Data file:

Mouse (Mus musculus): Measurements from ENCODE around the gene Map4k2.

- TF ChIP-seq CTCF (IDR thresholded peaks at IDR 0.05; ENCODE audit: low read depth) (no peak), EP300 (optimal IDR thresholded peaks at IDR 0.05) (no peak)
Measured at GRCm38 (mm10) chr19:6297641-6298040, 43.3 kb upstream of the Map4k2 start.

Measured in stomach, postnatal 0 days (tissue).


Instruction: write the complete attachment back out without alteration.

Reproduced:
Mouse (Mus musculus): Measurements from ENCODE around the gene Map4k2.

- TF ChIP-seq CTCF (IDR thresholded peaks at IDR 0.05; ENCODE audit: low read depth) (no peak), EP300 (optimal IDR thresholded peaks at IDR 0.05) (no peak)
Measured at GRCm38 (mm10) chr19:6297641-6298040, 43.3 kb upstream of the Map4k2 start.

Measured in stomach, postnatal 0 days (tissue).